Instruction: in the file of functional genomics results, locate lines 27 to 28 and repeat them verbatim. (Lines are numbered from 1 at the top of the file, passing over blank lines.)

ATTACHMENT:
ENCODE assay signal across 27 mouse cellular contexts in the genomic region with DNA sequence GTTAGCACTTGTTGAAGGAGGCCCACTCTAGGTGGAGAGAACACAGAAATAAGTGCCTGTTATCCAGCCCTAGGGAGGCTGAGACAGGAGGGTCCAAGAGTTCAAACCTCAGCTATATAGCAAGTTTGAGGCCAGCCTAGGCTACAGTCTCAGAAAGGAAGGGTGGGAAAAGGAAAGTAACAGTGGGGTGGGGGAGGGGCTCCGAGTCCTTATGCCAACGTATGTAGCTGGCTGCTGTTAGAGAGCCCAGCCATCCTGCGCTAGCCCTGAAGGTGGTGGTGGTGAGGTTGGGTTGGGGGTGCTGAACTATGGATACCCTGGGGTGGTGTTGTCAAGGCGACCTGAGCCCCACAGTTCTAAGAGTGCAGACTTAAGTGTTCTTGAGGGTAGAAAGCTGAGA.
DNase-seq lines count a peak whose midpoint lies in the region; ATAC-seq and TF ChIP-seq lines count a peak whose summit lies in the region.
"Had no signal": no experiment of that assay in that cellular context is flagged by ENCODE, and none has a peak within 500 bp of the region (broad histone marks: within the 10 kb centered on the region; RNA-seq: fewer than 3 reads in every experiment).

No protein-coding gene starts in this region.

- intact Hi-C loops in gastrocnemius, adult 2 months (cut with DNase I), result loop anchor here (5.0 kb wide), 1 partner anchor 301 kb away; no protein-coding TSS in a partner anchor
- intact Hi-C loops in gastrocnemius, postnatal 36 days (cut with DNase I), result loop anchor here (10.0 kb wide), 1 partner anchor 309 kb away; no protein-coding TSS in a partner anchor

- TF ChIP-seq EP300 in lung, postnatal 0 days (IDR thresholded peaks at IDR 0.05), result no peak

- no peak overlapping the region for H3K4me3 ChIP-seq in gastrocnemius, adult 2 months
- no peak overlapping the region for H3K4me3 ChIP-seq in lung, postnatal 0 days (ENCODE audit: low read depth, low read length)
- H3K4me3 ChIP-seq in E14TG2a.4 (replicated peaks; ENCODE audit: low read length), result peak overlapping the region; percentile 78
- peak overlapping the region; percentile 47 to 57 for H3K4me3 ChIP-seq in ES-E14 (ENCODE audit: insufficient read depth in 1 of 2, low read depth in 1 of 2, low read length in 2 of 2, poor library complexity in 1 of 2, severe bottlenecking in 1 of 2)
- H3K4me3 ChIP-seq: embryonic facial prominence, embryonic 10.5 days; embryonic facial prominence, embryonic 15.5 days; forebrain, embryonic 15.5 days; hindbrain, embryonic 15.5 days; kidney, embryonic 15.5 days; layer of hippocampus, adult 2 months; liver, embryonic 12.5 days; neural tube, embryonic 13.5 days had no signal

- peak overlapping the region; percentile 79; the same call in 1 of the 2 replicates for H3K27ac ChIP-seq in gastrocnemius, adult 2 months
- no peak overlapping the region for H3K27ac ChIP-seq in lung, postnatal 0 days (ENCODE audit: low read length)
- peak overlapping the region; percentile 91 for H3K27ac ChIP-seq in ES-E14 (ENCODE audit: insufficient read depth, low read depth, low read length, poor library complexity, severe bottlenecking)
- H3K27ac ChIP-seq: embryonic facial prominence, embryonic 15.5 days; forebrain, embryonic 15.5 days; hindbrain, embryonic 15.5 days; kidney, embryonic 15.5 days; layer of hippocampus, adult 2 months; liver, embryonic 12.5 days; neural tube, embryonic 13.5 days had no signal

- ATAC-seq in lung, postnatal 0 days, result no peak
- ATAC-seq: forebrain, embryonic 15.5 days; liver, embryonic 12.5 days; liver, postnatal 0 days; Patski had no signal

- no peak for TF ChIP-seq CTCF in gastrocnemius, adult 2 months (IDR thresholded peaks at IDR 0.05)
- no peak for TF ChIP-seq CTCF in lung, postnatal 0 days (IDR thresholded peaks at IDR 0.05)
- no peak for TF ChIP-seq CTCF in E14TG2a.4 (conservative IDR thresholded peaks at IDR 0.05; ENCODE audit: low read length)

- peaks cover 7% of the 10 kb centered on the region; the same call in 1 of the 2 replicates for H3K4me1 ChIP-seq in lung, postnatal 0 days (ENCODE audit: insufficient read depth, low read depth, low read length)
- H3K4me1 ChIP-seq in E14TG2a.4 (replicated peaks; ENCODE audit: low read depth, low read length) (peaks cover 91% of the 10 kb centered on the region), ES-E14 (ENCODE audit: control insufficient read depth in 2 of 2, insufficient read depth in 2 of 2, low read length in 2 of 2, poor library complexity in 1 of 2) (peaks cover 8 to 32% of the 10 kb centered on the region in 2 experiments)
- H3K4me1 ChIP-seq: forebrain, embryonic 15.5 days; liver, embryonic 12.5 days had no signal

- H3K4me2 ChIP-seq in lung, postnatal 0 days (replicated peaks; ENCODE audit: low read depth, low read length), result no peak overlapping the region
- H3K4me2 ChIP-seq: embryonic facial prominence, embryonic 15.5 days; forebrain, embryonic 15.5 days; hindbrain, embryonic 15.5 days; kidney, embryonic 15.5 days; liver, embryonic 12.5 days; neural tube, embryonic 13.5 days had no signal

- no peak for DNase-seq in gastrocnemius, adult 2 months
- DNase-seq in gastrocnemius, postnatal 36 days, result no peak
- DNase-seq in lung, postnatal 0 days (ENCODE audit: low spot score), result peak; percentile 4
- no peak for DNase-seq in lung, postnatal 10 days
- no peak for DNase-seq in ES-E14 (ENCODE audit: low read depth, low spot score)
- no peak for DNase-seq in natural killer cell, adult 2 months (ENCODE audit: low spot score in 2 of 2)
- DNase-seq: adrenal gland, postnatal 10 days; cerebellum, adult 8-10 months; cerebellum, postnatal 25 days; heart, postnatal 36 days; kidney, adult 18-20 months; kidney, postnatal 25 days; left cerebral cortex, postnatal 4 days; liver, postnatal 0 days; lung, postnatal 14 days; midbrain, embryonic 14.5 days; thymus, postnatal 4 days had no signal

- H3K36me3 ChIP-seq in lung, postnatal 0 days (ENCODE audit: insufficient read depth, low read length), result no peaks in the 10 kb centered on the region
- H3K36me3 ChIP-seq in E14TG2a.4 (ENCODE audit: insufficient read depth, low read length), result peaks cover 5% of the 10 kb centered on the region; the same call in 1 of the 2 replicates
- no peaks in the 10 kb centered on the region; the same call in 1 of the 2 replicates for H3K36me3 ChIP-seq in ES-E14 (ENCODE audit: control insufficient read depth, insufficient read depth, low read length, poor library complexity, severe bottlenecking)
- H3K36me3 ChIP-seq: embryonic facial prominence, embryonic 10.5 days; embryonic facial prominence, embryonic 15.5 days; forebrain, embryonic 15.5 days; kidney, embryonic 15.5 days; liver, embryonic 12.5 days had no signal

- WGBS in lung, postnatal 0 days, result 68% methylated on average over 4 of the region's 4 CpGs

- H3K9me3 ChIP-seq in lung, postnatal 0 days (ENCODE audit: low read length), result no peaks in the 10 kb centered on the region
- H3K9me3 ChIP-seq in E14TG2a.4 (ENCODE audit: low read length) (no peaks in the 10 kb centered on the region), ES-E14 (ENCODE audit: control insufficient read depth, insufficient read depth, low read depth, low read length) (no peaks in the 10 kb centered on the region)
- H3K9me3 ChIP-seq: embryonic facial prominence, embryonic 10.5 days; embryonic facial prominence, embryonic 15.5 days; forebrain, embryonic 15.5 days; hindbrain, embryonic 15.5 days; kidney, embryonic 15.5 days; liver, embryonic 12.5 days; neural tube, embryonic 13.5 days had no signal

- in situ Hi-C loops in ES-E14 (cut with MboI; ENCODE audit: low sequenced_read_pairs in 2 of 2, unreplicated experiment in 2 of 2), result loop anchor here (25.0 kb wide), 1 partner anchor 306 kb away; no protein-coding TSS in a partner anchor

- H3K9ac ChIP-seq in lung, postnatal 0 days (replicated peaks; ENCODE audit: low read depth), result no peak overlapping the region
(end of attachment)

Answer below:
- no peak for DNase-seq in gastrocnemius, adult 2 months
- DNase-seq in gastrocnemius, postnatal 36 days, result no peak